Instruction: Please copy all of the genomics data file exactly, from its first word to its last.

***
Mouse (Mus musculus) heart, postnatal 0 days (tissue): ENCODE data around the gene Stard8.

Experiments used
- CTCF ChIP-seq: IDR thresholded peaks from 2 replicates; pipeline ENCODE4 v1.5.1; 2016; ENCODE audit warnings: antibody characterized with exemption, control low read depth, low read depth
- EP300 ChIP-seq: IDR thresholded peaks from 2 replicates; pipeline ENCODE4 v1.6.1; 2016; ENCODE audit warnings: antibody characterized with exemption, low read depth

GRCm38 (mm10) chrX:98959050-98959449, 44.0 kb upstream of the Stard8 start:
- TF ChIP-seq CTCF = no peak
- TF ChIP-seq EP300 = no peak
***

Mouse (Mus musculus) heart, postnatal 0 days (tissue): ENCODE data around the gene Stard8.

Experiments used
- CTCF ChIP-seq: IDR thresholded peaks from 2 replicates; pipeline ENCODE4 v1.5.1; 2016; ENCODE audit warnings: antibody characterized with exemption, control low read depth, low read depth
- EP300 ChIP-seq: IDR thresholded peaks from 2 replicates; pipeline ENCODE4 v1.6.1; 2016; ENCODE audit warnings: antibody characterized with exemption, low read depth

GRCm38 (mm10) chrX:98959050-98959449, 44.0 kb upstream of the Stard8 start:
- TF ChIP-seq CTCF = no peak
- TF ChIP-seq EP300 = no peak